The Cure For Sleep: July Issue

005: On promises: The shadow side of bargains

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This month’s advance extract from The Cure For Sleep (W&N: 20 Jan 2022) concerns promises: those moments in life when we pledge ourselves or strike a bargain. After reading, do share a short true tale of your own on this theme in the comments section (no more than 300 words).

I hope my journey to publication can encourage new and emerging writers to risk putting their own words out in the world: it is so exciting to see stories coming in from so many of you already.

You can read the wonderful tales that subscribers have already contributed on The Cure For Sleep book site: march issue | april issue | may issue | june issue


july’s extract

‘WHEN ARE WE GOING TO HAVE CHILDREN?’

            Nye’s question breaking the quiet of our New Year’s Day alone at home into sounds wild and discordant. A pigeon sobbed on our chimney top; outside, a child took a stick to the railings.

He’d put his book aside to look at me. Expectant.

            I watched the light curdle and the small space between he and me separate, split. We were side by side in our ancient horsehair armchairs that disgusted everyone but us when I bought them in my old hometown just hours before we married at twenty-five. Like yesterday, I thought, while realising, all of a sudden, that for Nye it may seem otherwise. A very long time ago, and too too much with just me for company.

            Very slowly, reluctant suitor, I got down on one knee and reached for his hand while my dry throat tried to make tongue work.

            Is this how our marriage ends? I did not say.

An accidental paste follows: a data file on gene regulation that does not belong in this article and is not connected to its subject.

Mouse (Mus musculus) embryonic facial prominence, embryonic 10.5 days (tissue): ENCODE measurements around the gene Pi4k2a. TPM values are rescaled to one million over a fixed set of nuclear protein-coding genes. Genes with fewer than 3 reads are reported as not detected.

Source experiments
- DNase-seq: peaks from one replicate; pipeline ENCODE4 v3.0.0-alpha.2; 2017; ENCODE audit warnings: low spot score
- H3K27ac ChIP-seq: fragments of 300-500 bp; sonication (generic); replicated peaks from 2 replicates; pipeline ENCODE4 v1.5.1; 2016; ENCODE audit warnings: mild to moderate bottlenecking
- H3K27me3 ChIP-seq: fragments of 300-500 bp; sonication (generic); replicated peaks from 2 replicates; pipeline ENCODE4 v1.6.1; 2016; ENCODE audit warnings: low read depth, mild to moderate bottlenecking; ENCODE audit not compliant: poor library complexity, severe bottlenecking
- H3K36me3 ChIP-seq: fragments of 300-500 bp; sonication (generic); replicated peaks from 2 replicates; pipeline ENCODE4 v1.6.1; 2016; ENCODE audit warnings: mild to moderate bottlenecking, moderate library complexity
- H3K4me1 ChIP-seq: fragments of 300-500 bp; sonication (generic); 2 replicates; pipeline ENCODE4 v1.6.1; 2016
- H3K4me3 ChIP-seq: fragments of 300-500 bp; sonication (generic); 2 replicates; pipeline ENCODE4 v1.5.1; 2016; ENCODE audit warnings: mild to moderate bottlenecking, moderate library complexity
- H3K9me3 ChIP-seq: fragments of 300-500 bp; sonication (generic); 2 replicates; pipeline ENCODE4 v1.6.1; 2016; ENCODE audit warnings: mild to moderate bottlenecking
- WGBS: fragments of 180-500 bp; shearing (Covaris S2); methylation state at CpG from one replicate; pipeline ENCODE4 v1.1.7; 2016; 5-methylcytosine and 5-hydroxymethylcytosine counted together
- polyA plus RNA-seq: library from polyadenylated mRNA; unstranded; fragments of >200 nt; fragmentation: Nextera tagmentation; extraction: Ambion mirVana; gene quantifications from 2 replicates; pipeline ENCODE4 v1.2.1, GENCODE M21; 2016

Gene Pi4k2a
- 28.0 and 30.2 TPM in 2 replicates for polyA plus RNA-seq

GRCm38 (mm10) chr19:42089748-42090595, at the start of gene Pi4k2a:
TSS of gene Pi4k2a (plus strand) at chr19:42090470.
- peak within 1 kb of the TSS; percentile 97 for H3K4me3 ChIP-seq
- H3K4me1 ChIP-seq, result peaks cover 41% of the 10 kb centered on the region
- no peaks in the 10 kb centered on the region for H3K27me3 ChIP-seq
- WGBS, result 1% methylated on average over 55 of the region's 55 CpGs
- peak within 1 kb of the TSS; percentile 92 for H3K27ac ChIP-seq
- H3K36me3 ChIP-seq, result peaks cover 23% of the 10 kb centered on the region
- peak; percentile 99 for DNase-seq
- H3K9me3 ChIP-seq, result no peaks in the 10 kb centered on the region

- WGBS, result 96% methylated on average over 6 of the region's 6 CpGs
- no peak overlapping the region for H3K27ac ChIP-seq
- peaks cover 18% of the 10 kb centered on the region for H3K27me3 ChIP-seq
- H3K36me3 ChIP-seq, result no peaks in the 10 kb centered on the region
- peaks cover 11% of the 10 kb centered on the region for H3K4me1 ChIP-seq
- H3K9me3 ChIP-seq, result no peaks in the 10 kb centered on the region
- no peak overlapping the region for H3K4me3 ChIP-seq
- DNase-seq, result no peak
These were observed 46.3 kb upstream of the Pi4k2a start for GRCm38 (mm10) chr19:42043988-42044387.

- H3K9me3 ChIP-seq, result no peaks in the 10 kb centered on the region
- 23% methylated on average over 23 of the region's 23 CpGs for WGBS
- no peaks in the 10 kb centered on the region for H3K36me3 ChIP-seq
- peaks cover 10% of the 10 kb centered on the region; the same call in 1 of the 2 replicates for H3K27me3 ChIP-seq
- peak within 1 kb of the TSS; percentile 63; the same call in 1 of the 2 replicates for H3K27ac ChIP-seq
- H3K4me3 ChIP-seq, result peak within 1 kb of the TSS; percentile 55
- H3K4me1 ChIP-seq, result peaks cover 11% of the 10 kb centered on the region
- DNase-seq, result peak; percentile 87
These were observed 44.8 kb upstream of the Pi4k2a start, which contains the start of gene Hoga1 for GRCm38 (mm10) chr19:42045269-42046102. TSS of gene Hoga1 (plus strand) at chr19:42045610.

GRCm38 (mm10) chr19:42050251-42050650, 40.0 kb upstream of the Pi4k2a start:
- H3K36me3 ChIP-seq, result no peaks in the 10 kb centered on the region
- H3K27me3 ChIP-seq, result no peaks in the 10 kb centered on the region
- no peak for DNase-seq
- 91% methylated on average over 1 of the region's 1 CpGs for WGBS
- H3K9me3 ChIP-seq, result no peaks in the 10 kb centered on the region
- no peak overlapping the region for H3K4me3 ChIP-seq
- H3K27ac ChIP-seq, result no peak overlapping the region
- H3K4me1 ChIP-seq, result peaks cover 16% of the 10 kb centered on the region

‘When are we going to talk about it, Tan?’ Tears in his eyes, a catch in his voice. ‘I’ve always wanted this, since I was a boy myself. To be a father.’

You are that for me, who never had one. This, too, I did not say.

‘I’ve never wanted to have a small person in my power.’ I said instead. ‘What if I they felt trapped, like I did? I’ve got no model for family life, no feeling for it. It’s only something I wanted to escape. And what if we have a child and each stage of its life triggers memories of what I’m trying to forget in mine?’

‘But I’ve loved you ten years now. When will enough time have passed for you to be over all that?’

Never, I thought.

But instead of that terminal answer, I asked for just a little longer, please: If Nye and I could both cast off our inertia, our shyness — if we booked holidays and went abroad like normal people instead of spending our annual leaves parked by our childhood beaches reading books with our feet on the dashboard — if we began to use our money instead of only saving it for accidents and emergencies (his carefulness a legacy of growing up in that mining valley during the strikes; my caution got from the short rations of Mother and me alone) — if we lived more in our bodies and less in imagination — then we could try for one.

This time next year. Yes?

Like the Miller’s daughter who promises her firstborn child to a stranger if he will spin straw into gold, I did not think we would change very much, or that Nye would hold me to that moment.

Before we kissed on it in the white light that revealed his age and mine, I should have remembered the shadow side of bargains: their strange insistence on terms. Even when those who make them have no belief in fate or design themselves.


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